The MET: Live in HD at USCB features Donizetti’s ‘Maria Stuarda’

By Alan Schuster

A preview of Donizetti’s “Maria Stuarda” by The MET Opera: Live in HD series at the USCB Center for the Arts, Saturday, Jan. 19, 12:55 p.m.

During the past three seasons of HD performances, the MET has delighted opera fans with four of Donizetti’s finest works — Lucia di Lammermoor, Anna Bolena, L’Elisir d’Amore and Don Pasquale. And now his “Maria Stuarda” becomes a very worthy fifth.

Joyce DiDonato as Maria Stuarda.

Donizetti based the opera on a play by the German poet Friedrich Schiller who admitted having no interest in any historical facts about the 16th century rivalry between the two Tudor queens — Mary, Queen of Scots, and Elizabeth, Queen of England. As a result, the subject matter became so controversial that both the King of Italy — a descendant of Mary — and the Catholic Church threatened to ban its Naples premiere in 1834. Only after he agreed to numerous changes including the title (it became “Buondelmonte”), it was allowed a single performance. Totally frustrated, the composer retired it, never to appear again until 1958 in Bergamo.

Act I: Westminster, 1567

Elisabetta contemplates a marriage proposal from the King of France, one she is considering for political gain. However, she is secretly in love with Roberto, the Earl of Leicester, but suspects that he is in love with her political rival, Maria. When she tells Roberto about the proposal and he reacts indifferently, her suspicions are confirmed. Maria sends a letter to Roberto, expressing her wish to meet with Elisabetta, hoping for a reconciliation. He delivers the letter to Elisabetta, then pleads for her to accept Maria’s request. Reluctantly, she agrees.

ACT II: Fotheringhay

As Maria walks the grounds where she has been confined, horns sound the approach of Elisabetta. She now regrets her request, but Roberto arrives first and convinces her to stay. When  Elisabetta arrives, Maria kneels before her, asking forgiveness. Elisabetta responds with mixed feelings, rejecting her counsel’s urging for Maria’s execution but raging at Roberto for coming to her defense. After enduring insults from Elisabetta, Maria accuses her of being an illegitimate child and therefore an imposter to the throne. This insult outrages Elisabetta who tells Maria to prepare for her execution.

ACT III: Westminster

Elisabetta hesitates to sign the death warrant, but another appeal from Roberto exhausts her patience. She signs the warrant and then commands him to witness the execution. When

Maria learns that she has been condemned to death, she confesses her sins and then proceeds to the block. In the presence of her anguished supporters and Roberto, she conveys her love to him, and then pleads with God to have mercy on Elisabetta. At the sound of cannon fire, Maria makes her way toward the executioner.

Musical highlights

Act I: Good Donizetti. Elisabetta: “Ah! Quando all’ara scorgemi…” (When I am led to the altar…). She ponders the king’s proposal in a graceful aria, leading to a fine cabaletta as she prays for guidance on how to deal with her problems. Roberto, Elisabetta: “Si! Era d’amor…” (Yes! She was the picture of love…). He pleads mercy for Maria, arousing Elisabetta’s suspicions, not only for her throne but now for her beloved as well. It’s a melodious exchange, fierce and distinctive.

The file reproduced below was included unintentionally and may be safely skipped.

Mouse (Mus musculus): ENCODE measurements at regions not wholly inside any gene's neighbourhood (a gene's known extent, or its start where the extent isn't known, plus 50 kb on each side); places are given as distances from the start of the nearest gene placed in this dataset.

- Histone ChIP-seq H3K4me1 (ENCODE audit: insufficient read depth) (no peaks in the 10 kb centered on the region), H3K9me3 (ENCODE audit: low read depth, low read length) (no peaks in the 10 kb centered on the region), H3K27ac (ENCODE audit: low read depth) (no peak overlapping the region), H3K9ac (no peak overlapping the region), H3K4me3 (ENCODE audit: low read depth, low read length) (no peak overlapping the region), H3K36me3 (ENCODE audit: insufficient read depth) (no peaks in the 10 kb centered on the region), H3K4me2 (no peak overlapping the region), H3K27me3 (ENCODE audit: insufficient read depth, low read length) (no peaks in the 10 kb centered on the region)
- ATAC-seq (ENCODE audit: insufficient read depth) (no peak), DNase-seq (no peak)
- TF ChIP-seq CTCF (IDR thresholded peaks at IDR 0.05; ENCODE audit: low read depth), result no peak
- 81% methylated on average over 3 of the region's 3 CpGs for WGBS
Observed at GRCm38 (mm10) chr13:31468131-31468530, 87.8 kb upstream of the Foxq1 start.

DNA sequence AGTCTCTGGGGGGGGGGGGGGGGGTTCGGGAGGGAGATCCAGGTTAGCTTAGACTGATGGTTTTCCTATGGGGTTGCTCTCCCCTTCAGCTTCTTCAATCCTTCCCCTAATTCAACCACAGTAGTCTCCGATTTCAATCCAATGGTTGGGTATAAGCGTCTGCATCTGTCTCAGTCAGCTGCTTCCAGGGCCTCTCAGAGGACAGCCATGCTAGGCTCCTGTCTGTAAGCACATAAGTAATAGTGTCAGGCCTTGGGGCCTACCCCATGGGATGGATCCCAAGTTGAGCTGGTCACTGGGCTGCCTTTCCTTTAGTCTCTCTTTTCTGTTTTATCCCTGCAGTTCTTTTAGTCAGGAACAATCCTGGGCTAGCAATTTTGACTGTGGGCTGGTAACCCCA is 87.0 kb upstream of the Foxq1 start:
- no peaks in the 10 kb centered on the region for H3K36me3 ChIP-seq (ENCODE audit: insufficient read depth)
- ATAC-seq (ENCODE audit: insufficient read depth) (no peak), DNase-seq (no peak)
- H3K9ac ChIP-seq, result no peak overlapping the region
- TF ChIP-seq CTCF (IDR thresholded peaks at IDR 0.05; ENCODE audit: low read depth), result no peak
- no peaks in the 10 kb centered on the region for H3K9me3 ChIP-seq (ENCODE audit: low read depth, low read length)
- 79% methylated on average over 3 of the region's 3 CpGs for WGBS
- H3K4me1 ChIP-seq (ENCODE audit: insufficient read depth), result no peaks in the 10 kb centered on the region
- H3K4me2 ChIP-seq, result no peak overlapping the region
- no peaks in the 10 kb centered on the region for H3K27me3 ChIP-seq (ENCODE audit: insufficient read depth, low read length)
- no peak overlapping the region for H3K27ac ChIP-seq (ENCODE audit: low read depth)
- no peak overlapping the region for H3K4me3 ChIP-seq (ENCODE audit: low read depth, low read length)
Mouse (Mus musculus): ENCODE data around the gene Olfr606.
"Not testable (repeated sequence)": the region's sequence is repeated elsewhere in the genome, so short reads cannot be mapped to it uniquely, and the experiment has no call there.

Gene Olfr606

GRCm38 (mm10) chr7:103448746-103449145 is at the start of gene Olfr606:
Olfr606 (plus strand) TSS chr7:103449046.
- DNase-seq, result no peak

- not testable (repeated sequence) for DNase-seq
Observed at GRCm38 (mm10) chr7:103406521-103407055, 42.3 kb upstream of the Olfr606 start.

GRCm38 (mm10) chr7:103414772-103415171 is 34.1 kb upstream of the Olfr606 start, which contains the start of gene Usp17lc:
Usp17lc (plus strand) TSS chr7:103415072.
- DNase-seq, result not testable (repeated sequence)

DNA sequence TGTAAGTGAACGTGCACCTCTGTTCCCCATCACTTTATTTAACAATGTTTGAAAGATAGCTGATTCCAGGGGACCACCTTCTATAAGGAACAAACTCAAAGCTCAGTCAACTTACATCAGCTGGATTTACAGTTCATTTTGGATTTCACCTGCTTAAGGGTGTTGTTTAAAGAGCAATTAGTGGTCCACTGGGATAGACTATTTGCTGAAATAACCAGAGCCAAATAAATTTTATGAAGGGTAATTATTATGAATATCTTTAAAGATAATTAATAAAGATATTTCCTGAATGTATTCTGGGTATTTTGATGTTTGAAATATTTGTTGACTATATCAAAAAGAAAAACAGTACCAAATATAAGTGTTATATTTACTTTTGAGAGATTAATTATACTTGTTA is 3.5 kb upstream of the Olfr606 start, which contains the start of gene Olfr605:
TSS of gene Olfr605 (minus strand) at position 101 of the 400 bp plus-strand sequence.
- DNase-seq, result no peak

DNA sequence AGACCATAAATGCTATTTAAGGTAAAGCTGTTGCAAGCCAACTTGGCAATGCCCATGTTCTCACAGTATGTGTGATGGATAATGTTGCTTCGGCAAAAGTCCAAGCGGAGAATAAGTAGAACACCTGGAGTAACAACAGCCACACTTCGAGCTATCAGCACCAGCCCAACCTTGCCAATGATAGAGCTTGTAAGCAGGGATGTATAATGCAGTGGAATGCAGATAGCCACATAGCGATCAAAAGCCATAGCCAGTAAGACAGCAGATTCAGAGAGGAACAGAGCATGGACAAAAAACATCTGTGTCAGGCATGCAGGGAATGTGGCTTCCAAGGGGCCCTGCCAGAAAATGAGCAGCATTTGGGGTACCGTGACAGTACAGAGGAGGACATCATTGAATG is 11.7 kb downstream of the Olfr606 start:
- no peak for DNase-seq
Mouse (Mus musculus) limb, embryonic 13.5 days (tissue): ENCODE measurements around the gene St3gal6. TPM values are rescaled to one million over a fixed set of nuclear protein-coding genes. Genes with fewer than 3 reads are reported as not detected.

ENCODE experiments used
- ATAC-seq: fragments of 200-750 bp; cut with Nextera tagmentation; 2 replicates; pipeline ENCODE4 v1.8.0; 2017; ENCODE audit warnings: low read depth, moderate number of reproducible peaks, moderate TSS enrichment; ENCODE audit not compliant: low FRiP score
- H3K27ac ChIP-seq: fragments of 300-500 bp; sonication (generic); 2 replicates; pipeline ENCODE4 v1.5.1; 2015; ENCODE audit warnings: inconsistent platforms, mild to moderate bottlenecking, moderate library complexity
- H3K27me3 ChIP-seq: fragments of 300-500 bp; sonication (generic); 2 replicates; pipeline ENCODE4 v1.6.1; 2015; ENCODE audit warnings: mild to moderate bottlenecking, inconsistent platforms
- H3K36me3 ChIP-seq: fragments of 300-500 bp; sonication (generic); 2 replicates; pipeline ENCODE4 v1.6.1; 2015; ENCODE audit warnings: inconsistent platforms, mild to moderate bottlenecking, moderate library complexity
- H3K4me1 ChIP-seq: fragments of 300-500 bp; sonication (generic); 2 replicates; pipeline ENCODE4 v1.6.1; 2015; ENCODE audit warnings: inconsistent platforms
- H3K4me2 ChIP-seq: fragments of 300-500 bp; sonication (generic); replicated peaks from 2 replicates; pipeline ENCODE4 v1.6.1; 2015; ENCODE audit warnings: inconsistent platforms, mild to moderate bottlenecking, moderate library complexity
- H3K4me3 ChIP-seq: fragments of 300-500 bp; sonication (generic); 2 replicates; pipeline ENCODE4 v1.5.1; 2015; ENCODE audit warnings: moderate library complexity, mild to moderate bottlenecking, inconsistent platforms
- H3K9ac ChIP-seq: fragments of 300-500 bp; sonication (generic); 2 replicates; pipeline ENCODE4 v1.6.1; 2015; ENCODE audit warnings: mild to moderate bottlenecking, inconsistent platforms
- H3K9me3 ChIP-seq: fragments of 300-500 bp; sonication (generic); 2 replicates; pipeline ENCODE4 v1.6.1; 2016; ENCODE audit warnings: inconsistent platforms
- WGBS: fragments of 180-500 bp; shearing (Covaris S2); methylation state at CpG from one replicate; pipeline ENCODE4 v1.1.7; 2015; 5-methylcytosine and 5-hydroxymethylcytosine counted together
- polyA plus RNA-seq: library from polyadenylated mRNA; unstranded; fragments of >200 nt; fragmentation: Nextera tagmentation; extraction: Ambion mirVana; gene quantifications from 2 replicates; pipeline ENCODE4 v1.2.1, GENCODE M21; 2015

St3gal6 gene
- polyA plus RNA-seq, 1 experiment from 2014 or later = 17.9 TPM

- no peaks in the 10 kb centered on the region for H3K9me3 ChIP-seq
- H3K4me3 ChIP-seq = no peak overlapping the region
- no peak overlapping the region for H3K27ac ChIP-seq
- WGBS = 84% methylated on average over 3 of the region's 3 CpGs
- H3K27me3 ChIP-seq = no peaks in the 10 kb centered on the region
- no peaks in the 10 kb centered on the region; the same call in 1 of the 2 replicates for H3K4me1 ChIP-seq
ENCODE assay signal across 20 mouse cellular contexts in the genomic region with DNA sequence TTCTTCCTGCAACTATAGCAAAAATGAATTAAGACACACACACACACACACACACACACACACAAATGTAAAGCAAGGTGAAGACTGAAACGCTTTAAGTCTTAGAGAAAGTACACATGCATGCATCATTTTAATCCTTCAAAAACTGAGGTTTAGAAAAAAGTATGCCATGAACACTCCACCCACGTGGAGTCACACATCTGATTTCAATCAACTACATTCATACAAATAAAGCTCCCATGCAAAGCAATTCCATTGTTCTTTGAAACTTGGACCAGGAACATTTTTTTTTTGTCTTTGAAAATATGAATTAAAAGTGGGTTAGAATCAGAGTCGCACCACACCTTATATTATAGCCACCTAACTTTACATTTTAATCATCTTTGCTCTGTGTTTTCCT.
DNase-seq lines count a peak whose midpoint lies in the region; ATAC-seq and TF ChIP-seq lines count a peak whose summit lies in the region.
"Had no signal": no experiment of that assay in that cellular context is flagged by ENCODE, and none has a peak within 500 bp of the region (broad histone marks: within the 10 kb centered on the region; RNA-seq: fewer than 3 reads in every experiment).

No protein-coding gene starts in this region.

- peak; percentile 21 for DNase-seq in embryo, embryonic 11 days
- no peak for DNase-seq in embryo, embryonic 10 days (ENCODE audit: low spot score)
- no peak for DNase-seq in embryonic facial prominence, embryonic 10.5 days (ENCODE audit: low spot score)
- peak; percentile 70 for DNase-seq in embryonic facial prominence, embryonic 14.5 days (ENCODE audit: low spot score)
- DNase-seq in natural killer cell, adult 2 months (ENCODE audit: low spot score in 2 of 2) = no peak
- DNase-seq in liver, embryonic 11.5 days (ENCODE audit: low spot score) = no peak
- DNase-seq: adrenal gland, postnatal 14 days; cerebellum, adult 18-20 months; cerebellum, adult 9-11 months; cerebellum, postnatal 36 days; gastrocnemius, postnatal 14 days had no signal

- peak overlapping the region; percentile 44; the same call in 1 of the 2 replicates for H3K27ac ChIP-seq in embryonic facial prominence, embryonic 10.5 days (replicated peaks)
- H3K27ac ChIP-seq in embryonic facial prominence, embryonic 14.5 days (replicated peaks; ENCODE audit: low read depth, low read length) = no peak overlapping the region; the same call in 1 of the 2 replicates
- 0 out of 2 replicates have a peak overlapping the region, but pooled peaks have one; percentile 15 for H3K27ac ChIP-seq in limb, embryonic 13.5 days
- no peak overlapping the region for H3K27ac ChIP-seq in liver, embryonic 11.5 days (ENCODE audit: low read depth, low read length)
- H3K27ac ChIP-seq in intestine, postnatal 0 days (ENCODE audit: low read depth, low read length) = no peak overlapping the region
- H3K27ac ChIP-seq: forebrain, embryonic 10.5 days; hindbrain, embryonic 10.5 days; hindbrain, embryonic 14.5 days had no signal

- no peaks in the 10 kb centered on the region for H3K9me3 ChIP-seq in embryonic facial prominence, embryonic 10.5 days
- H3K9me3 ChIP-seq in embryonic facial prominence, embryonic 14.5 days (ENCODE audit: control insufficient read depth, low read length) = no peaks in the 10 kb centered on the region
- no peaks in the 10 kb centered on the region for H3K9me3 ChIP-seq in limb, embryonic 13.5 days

Act II: Better Donizetti. Maria, Roberto: “Da tutti abbandonata…” (Forsaken by everyone…). This is a marvelously moving duet. She’s giving up all hope, but he urges her to plead for mercy. This is vintage Donizetti. Ensemble: “E sempre la stessa…” An amazing “thinks” sextet leads to the contentious dialog between the two queens, perhaps opera’s most dramatic sopranos’ encounter. Bitterness intensifies as they exchange curses, ending with Maria calling her a “vil bastarda.’ The enraged Elisabetta responds: “Go! Prepare yourself for death.” [When this scene was rehearsed in 1834 only days before its single staging, the soprano playing Maria delivered this curse with such conviction that the Elisabetta attacked her physically, tearing her hair and beating her with her fists.]

Act III: Best Donizetti. The final scene which takes place in a room next to the execution chamber is a 25-minute dramatic masterpiece. As friends gather around her, Maria begins a prayer of forgiveness, “Deh! Tu di un umile…” (Listen to our humble prayer…). It’s one of the great haunting melodies of Italian opera as her voice rises above the chorus to sustain a high G for several bars, often lasting more than 15 seconds. Another moving prayer follows, this time pleading forgiveness for Elisabetta. It ends with an ensemble of pity and exaltation as Maria’s high soprano once again soars above. A terrific finish!

As for the major performers, here are some comments from The Wall Street Journal, The Associated Press and The San Francisco Chronicle. Joyce DiDonato “brought a gala audience to its feet with a luminous performance as Maria … her soft floating trills were magical.” Elza van den Heever (Elisabetta): “a rare voice which has nothing to forgive, everything to praise.”  Matthew Polenzani (Roberto) “brought an ardent, purely sung desperation to the man in the middle.”

Tickets: Adults $20; OLLI members $16; students $10. All seats are assigned. Box office opens noon. For more information, call 521-4145.

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